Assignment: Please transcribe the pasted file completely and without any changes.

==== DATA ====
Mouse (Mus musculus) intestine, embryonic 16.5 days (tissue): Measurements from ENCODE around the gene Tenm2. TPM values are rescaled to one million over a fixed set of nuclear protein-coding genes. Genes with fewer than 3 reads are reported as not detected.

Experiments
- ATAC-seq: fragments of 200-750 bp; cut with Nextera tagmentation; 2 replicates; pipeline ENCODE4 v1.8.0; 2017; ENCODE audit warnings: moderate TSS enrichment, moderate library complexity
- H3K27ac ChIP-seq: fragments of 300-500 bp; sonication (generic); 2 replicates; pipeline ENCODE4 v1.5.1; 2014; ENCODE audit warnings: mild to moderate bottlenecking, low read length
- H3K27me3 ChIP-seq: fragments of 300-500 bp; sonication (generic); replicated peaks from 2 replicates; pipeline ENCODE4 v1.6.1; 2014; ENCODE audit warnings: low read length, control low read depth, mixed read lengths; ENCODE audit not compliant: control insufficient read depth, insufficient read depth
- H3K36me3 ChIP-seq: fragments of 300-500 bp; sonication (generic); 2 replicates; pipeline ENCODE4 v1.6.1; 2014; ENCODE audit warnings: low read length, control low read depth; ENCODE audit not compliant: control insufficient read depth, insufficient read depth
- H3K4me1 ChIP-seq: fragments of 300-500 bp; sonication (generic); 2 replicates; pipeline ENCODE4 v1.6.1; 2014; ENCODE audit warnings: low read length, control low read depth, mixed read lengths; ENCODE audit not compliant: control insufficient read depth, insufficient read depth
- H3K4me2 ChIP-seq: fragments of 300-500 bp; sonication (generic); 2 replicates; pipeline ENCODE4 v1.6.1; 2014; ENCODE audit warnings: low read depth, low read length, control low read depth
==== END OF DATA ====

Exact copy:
Mouse (Mus musculus) intestine, embryonic 16.5 days (tissue): Measurements from ENCODE around the gene Tenm2. TPM values are rescaled to one million over a fixed set of nuclear protein-coding genes. Genes with fewer than 3 reads are reported as not detected.

Experiments
- ATAC-seq: fragments of 200-750 bp; cut with Nextera tagmentation; 2 replicates; pipeline ENCODE4 v1.8.0; 2017; ENCODE audit warnings: moderate TSS enrichment, moderate library complexity
- H3K27ac ChIP-seq: fragments of 300-500 bp; sonication (generic); 2 replicates; pipeline ENCODE4 v1.5.1; 2014; ENCODE audit warnings: mild to moderate bottlenecking, low read length
- H3K27me3 ChIP-seq: fragments of 300-500 bp; sonication (generic); replicated peaks from 2 replicates; pipeline ENCODE4 v1.6.1; 2014; ENCODE audit warnings: low read length, control low read depth, mixed read lengths; ENCODE audit not compliant: control insufficient read depth, insufficient read depth
- H3K36me3 ChIP-seq: fragments of 300-500 bp; sonication (generic); 2 replicates; pipeline ENCODE4 v1.6.1; 2014; ENCODE audit warnings: low read length, control low read depth; ENCODE audit not compliant: control insufficient read depth, insufficient read depth
- H3K4me1 ChIP-seq: fragments of 300-500 bp; sonication (generic); 2 replicates; pipeline ENCODE4 v1.6.1; 2014; ENCODE audit warnings: low read length, control low read depth, mixed read lengths; ENCODE audit not compliant: control insufficient read depth, insufficient read depth
- H3K4me2 ChIP-seq: fragments of 300-500 bp; sonication (generic); 2 replicates; pipeline ENCODE4 v1.6.1; 2014; ENCODE audit warnings: low read depth, low read length, control low read depth